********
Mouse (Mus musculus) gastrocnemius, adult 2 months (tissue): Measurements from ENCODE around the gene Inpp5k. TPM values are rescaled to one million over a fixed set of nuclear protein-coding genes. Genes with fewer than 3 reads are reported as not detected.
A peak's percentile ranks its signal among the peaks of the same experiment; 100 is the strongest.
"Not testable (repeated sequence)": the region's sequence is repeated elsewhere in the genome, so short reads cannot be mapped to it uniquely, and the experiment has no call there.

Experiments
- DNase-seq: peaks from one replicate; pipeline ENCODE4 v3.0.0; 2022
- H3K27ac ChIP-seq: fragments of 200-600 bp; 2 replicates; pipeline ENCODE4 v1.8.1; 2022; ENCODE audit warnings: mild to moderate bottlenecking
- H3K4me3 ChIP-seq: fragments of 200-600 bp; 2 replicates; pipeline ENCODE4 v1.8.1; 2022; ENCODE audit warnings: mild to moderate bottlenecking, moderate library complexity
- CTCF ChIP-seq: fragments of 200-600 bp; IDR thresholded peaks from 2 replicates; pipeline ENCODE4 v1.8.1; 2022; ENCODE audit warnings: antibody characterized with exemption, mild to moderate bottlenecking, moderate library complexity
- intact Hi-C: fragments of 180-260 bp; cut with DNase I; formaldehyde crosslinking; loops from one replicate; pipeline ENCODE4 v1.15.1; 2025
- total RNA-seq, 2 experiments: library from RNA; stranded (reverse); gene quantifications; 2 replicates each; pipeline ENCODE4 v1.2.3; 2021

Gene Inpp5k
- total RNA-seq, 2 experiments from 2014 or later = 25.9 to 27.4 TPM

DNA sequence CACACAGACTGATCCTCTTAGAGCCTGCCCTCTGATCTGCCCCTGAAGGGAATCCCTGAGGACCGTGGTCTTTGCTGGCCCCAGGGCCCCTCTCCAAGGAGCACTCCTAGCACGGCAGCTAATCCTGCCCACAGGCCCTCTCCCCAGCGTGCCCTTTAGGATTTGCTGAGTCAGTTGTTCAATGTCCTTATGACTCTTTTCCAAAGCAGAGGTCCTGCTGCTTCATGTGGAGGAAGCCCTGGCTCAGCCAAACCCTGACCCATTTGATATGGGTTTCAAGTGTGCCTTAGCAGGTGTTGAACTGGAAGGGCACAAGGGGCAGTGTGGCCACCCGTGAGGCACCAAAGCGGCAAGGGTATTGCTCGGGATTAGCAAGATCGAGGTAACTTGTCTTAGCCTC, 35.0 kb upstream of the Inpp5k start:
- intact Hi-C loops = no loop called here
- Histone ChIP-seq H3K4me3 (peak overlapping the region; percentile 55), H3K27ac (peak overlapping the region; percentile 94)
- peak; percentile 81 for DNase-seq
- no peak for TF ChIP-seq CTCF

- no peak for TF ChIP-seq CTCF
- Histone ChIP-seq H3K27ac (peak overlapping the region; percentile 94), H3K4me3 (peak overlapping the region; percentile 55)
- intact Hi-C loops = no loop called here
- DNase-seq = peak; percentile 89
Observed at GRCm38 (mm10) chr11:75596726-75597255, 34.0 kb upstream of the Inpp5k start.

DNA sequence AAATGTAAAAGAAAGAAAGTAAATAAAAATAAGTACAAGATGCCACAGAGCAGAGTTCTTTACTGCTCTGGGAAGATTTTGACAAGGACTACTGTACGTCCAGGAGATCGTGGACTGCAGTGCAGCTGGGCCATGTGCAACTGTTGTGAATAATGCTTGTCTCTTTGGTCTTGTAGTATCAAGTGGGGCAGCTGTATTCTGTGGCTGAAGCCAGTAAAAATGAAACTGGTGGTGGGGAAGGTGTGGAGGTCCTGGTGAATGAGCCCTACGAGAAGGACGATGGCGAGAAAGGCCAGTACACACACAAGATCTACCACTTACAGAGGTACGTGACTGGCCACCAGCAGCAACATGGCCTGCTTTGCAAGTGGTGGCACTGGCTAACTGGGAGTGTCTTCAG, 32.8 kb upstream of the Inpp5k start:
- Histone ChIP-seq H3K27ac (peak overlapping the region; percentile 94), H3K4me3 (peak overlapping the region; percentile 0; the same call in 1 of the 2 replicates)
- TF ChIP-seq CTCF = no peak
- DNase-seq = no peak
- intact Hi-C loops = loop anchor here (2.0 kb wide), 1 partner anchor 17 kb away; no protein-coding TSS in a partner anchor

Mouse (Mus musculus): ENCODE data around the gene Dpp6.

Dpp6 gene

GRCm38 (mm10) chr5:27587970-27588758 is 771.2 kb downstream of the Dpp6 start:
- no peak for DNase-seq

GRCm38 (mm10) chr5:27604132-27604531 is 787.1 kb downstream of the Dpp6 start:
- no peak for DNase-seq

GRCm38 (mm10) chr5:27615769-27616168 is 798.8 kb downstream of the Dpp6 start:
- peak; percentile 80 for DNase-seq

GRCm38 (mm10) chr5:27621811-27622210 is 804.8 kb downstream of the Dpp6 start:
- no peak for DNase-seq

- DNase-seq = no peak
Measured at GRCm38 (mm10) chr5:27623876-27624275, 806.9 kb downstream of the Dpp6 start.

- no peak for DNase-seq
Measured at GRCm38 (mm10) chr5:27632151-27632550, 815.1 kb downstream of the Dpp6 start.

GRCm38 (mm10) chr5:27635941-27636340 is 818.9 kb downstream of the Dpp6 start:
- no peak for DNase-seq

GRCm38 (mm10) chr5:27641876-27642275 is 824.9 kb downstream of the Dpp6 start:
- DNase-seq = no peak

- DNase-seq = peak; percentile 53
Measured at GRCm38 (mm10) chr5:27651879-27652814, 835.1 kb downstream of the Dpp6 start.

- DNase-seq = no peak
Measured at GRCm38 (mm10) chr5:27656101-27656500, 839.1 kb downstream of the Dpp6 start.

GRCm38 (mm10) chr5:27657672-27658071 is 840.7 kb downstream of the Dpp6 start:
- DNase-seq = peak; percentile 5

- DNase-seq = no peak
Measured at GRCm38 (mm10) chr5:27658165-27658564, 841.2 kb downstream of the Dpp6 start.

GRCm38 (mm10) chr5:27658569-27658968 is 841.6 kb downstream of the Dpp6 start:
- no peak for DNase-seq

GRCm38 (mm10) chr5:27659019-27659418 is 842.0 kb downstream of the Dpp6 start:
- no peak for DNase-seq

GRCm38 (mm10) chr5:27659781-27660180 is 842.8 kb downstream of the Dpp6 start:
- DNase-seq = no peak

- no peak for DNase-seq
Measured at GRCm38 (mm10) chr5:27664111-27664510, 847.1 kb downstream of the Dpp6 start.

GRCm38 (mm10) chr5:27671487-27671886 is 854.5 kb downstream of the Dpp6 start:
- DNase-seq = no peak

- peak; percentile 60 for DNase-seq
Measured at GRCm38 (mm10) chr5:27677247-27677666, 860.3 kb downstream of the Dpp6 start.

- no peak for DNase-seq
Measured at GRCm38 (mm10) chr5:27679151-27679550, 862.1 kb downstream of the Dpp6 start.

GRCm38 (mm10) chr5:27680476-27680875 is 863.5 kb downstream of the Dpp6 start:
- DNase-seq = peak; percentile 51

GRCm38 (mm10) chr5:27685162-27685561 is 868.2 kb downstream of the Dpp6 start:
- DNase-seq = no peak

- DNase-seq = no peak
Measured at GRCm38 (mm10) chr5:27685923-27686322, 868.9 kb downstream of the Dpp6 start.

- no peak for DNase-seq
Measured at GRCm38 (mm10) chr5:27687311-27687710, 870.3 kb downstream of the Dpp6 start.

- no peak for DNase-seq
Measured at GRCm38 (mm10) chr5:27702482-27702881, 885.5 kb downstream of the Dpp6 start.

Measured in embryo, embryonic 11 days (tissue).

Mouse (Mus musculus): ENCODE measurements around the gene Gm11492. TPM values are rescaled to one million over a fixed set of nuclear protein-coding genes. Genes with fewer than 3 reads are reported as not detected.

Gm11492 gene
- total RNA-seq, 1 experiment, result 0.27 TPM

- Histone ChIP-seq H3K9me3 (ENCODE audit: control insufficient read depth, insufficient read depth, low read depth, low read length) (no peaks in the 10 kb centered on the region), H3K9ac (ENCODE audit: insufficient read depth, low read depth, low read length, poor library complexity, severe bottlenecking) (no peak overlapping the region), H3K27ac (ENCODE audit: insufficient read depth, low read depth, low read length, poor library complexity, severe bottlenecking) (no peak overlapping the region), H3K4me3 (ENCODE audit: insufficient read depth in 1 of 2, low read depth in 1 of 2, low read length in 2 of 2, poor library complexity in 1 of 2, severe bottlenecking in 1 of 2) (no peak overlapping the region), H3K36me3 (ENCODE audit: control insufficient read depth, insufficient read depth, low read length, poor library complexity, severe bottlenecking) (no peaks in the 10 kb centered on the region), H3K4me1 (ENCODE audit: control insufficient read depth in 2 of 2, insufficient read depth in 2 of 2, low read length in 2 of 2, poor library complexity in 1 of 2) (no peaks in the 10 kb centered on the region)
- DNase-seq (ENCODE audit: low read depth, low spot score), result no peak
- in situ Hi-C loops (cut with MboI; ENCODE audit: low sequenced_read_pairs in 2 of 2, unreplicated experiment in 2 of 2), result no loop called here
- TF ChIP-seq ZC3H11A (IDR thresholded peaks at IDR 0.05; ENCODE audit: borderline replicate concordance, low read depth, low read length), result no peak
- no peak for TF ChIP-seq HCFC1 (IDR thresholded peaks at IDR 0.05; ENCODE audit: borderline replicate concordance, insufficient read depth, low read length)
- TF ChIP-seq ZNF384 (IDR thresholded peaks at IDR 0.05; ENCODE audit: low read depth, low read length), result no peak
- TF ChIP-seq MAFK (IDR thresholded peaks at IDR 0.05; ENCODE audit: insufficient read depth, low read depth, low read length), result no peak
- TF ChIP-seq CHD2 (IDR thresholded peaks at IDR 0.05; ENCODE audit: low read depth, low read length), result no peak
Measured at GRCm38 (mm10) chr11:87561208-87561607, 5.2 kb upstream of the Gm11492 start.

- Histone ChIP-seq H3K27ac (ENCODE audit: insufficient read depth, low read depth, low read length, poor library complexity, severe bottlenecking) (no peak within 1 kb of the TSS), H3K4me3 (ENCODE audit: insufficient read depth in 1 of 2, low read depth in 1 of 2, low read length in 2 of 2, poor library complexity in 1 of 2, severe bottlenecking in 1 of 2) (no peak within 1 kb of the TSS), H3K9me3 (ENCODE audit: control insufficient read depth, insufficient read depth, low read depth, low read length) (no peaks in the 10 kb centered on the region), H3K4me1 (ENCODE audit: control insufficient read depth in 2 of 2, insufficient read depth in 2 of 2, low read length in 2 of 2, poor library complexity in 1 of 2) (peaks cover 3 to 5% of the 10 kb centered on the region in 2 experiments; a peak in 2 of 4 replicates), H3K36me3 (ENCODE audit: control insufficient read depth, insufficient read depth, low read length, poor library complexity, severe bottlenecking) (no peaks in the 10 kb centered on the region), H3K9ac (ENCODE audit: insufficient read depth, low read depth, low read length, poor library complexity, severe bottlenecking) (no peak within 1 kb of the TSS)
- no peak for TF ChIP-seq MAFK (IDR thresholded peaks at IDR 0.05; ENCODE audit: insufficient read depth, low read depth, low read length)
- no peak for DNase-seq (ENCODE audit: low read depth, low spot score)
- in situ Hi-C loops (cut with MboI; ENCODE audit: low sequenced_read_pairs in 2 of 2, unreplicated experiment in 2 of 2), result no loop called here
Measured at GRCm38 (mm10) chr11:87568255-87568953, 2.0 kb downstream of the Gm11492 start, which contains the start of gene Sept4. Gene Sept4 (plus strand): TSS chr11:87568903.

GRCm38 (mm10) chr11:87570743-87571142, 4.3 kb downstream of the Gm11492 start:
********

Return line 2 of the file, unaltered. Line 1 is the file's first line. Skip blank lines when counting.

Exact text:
A peak's percentile ranks its signal among the peaks of the same experiment; 100 is the strongest.